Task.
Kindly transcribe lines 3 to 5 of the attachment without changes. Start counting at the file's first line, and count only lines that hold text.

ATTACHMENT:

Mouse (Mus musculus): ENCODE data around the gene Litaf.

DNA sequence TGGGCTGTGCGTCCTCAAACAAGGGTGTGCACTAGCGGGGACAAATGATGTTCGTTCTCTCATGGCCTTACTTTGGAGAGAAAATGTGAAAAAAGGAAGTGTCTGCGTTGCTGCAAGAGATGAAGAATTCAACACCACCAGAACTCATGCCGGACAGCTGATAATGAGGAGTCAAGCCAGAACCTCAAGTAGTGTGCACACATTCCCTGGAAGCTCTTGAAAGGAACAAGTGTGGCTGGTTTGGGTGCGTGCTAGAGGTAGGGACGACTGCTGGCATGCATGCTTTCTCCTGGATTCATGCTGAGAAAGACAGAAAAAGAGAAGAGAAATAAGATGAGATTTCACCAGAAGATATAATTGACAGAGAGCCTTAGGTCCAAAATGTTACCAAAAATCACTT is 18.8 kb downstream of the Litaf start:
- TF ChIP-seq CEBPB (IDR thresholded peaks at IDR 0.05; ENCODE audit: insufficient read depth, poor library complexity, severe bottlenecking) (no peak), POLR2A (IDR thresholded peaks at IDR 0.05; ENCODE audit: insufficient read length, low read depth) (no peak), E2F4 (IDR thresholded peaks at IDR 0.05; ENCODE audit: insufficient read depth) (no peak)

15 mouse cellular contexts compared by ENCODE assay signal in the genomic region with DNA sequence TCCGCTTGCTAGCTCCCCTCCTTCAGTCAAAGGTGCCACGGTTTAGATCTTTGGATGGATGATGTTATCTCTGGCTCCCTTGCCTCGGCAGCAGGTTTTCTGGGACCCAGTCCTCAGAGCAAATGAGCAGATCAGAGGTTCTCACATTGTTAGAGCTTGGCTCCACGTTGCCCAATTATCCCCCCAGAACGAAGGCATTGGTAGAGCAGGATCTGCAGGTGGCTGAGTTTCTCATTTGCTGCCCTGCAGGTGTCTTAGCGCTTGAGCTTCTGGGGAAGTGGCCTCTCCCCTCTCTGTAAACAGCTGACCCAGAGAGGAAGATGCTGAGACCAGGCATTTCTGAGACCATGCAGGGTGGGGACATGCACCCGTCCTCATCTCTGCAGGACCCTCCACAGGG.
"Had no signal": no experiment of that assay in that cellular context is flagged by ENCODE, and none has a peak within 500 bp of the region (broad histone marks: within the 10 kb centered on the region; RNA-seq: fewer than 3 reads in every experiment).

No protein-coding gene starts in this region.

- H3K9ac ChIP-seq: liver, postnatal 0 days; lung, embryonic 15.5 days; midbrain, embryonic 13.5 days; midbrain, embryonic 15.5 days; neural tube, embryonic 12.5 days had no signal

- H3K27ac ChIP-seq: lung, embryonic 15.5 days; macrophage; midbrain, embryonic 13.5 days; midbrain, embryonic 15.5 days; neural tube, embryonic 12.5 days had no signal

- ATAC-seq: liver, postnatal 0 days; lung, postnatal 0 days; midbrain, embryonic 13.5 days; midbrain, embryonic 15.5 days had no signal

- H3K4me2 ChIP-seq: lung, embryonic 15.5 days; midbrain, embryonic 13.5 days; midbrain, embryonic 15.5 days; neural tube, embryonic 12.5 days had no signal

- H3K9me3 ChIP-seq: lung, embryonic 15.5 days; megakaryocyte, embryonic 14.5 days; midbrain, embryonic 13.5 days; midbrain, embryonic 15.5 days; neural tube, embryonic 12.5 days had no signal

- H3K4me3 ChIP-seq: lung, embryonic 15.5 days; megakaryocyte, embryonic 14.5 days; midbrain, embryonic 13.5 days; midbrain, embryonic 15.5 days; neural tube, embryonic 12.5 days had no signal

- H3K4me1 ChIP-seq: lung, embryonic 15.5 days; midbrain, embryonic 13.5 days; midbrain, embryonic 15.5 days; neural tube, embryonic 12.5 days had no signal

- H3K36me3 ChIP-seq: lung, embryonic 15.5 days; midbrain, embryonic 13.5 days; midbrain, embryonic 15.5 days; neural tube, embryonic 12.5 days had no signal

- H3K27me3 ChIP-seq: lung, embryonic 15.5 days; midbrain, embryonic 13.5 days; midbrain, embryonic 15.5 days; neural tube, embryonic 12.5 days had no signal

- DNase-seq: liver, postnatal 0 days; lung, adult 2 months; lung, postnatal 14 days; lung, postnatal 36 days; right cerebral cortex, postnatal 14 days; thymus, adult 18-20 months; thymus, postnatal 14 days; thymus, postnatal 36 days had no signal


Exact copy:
- TF ChIP-seq CEBPB (IDR thresholded peaks at IDR 0.05; ENCODE audit: insufficient read depth, poor library complexity, severe bottlenecking) (no peak), POLR2A (IDR thresholded peaks at IDR 0.05; ENCODE audit: insufficient read length, low read depth) (no peak), E2F4 (IDR thresholded peaks at IDR 0.05; ENCODE audit: insufficient read depth) (no peak)

15 mouse cellular contexts compared by ENCODE assay signal in the genomic region with DNA sequence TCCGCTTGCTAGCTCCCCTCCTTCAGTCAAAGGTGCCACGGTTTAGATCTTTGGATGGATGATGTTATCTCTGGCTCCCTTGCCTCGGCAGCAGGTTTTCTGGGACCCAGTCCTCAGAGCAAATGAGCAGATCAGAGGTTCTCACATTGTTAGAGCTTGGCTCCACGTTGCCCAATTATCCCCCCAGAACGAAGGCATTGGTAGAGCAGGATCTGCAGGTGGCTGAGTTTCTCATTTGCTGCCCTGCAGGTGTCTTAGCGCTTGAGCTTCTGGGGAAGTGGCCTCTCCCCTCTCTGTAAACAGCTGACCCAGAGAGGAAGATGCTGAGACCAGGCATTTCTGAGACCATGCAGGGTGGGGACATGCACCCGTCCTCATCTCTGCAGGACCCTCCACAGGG.
"Had no signal": no experiment of that assay in that cellular context is flagged by ENCODE, and none has a peak within 500 bp of the region (broad histone marks: within the 10 kb centered on the region; RNA-seq: fewer than 3 reads in every experiment).